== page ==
There is no doubt that Nevada schools are struggling to handle an ever-increasing number of students who don’t speak English. Despite the innovative efforts of teachers and schools to cope, the numbers are simply growing too fast. Nevada has seen a 700 percent increase in the number of non-English-speaking students in the past 10 years. There were 5,175 ESL students in 1989 – by 1999, there were 34,470.
School superintendents say that teachers need more training in English as a Second Language instruction. They’d like to see more tutoring opportunities for ESL students and expanded preschool and kindergarten programs so they don’t fall behind their English-speaking peers. Nevada educators and business leaders – particularly Latino business leaders – recognize the need for a greater push in schools to make sure that all non-English speakers become fluent in the language. It is that recognition that has sprouted the new Nevada Education Council, a statewide group whose efforts will focus on building a system that turns non-English speakers into students who are not only up to speed in English fluency, but in the core academic content areas as well.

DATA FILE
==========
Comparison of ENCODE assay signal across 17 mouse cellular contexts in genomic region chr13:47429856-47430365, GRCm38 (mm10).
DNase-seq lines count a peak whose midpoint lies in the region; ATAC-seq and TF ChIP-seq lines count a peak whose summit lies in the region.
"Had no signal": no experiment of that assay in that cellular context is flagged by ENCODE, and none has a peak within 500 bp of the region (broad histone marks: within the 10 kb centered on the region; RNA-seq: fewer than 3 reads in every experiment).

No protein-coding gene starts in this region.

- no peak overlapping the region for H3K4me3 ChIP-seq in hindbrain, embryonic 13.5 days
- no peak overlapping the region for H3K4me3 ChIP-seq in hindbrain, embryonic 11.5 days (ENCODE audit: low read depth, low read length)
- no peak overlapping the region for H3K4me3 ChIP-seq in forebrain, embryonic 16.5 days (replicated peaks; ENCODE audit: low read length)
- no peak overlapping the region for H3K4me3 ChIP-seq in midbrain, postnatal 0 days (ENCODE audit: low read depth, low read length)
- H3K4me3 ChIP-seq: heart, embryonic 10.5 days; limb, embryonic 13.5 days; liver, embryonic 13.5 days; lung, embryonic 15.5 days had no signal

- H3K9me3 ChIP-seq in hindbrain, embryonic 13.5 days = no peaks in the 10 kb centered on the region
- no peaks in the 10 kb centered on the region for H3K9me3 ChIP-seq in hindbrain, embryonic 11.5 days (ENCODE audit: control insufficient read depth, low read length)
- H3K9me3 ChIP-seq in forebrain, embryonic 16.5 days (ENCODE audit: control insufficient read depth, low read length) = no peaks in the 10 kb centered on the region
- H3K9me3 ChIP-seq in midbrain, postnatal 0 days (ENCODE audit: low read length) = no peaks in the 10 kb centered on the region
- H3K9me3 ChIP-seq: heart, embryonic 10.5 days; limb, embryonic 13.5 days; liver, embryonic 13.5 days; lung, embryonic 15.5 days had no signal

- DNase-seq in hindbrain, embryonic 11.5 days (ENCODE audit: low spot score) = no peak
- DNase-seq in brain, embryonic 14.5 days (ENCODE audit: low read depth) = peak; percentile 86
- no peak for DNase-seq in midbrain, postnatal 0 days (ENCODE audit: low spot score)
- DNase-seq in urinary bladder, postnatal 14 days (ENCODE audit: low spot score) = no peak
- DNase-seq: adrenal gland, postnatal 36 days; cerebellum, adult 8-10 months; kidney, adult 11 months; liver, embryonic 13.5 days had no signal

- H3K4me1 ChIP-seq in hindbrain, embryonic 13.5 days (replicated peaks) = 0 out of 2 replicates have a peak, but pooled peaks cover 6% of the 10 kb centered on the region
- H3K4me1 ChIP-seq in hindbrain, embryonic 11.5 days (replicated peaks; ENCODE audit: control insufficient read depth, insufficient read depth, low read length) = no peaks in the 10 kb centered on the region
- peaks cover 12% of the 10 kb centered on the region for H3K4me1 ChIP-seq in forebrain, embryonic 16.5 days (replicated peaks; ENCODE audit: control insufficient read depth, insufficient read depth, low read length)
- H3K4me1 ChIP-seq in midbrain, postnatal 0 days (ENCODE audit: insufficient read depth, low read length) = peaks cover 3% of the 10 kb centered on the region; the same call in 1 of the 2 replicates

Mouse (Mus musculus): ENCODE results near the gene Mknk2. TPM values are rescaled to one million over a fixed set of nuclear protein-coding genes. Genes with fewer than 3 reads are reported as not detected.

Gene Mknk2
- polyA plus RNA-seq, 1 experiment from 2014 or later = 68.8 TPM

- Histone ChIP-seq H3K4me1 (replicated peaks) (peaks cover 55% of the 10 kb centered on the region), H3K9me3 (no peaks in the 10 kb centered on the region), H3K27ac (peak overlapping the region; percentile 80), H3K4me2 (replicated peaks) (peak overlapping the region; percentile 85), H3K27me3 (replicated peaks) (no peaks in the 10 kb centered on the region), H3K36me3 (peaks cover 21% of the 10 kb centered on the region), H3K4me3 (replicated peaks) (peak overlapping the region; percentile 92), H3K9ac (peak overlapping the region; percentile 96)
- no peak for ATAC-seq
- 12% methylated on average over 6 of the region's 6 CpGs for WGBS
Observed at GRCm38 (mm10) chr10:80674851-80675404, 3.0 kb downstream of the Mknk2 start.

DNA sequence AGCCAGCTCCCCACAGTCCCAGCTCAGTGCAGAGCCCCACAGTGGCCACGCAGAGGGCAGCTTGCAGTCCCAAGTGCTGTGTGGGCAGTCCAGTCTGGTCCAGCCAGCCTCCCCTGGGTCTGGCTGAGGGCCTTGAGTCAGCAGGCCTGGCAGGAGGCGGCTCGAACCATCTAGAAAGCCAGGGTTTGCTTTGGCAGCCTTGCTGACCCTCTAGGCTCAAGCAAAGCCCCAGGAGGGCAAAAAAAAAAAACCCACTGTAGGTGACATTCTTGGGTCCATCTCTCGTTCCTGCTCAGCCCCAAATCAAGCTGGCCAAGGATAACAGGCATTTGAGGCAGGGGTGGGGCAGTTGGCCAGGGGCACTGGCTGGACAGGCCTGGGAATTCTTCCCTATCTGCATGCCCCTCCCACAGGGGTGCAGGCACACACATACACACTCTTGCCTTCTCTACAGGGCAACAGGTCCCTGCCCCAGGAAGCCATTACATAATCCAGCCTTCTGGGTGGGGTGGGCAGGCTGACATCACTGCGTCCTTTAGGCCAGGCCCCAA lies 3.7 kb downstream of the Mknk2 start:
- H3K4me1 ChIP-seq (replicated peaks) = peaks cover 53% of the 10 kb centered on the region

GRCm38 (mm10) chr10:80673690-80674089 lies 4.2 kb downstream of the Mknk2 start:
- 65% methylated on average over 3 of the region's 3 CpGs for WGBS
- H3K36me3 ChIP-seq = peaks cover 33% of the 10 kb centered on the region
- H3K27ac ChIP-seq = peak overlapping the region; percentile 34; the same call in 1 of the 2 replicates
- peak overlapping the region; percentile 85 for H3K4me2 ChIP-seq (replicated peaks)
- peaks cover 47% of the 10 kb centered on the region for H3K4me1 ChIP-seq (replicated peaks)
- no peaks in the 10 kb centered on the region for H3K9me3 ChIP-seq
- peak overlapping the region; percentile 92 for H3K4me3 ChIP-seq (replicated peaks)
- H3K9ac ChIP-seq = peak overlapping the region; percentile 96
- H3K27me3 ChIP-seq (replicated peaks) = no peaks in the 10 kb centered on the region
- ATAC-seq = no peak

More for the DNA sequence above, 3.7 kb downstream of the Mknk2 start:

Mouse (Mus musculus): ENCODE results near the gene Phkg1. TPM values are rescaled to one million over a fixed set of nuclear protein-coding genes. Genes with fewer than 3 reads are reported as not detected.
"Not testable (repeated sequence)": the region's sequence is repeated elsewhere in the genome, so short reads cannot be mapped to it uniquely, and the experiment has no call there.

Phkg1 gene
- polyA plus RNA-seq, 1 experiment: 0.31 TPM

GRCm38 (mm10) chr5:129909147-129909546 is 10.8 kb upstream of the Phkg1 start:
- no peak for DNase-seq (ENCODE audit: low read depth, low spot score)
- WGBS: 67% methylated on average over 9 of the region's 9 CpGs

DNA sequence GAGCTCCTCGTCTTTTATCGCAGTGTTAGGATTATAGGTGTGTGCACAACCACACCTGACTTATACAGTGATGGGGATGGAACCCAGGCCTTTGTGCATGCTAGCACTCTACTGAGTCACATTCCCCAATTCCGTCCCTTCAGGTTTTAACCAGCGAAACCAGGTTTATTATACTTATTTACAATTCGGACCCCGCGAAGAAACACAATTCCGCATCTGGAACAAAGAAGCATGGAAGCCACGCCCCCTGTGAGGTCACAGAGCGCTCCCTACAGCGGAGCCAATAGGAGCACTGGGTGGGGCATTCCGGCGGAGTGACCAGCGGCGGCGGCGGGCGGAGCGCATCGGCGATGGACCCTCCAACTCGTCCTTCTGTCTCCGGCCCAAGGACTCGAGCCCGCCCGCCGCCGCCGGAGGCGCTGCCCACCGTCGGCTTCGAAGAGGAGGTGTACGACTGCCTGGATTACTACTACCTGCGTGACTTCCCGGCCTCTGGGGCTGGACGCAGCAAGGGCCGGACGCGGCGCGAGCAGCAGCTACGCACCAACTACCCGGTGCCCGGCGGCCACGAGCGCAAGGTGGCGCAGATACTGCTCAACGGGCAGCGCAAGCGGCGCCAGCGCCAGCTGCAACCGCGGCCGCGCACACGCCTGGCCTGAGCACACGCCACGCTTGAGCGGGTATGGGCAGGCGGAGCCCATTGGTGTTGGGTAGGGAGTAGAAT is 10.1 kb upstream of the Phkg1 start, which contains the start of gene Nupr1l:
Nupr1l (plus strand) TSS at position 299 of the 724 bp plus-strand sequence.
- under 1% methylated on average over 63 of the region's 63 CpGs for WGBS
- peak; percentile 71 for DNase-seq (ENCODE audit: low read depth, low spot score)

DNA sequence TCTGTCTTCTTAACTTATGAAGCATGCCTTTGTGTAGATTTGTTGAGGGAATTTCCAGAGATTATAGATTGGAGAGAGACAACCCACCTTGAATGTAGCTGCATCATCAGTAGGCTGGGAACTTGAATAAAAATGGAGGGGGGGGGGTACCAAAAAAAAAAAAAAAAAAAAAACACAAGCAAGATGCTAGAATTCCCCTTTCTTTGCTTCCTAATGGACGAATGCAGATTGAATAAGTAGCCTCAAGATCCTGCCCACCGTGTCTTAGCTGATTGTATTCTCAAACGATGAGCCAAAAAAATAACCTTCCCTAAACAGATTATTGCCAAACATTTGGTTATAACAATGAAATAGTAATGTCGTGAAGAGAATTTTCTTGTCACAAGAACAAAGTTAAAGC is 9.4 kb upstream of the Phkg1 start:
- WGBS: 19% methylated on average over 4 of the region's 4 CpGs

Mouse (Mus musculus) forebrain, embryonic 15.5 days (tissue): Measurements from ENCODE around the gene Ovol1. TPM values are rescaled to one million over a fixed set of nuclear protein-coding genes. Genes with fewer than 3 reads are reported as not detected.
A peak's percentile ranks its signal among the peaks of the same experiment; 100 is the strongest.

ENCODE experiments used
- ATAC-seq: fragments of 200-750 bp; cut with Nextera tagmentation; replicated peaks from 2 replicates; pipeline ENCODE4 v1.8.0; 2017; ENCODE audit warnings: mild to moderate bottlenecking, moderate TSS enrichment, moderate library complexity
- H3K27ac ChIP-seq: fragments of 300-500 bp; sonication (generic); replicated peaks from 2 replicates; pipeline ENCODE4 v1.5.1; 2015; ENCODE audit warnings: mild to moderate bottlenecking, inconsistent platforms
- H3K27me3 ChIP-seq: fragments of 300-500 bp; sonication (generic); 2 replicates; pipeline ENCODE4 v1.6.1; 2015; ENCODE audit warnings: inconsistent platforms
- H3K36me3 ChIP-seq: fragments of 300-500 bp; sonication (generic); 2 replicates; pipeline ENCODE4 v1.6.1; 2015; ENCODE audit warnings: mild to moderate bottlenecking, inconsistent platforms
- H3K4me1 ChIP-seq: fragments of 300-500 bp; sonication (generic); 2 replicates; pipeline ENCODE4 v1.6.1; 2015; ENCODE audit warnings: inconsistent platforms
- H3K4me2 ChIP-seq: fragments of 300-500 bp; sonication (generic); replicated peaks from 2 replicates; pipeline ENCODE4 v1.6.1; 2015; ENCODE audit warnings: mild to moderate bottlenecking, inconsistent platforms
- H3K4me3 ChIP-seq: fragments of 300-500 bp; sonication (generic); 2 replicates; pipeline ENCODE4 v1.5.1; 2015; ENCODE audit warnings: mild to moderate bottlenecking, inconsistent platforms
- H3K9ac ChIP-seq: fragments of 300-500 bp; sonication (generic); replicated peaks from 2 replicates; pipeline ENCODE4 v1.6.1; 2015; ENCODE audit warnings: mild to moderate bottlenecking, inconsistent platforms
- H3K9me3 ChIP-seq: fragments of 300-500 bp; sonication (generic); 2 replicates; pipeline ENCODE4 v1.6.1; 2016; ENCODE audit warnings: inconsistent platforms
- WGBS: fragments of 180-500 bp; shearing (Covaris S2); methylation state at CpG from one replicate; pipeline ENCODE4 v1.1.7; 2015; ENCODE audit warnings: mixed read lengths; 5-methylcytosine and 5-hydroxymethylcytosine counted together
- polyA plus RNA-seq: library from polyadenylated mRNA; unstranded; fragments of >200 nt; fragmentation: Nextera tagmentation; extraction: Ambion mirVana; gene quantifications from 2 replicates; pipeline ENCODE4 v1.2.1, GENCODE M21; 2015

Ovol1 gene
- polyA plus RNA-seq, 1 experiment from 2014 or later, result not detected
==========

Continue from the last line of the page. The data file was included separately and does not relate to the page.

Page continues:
That has been a difficult goal for other states to achieve, and those efforts have not been without controversy – California’s Proposition 227 essentially banned the practice of teaching students in their native language at the same time they’re learning to speak English. There are some who feel that students will never learn English if they aren’t required to speak, write and understand it as part of their daily classroom experience. Others take the view that students should not fall behind their peers in their academic studies as they struggle to become comfortable with a new language.
The question of how to provide a quality education to an increasingly diverse group of students is a new one for Nevada, and it won’t be answered overnight. However, that does not diminish the importance of the new Nevada Education Council, which brings together educators (who run schools), business people (who employ graduates) and politicians (who fund schools) to talk about the problem.
Rather than the educators or the politicians rushing forward with a plan that everyone will fight over, the council brings the various stakeholders – including parents and the community – together to talk about solutions. Only if we build consensus about how to deal with this issue can we begin to make real progress.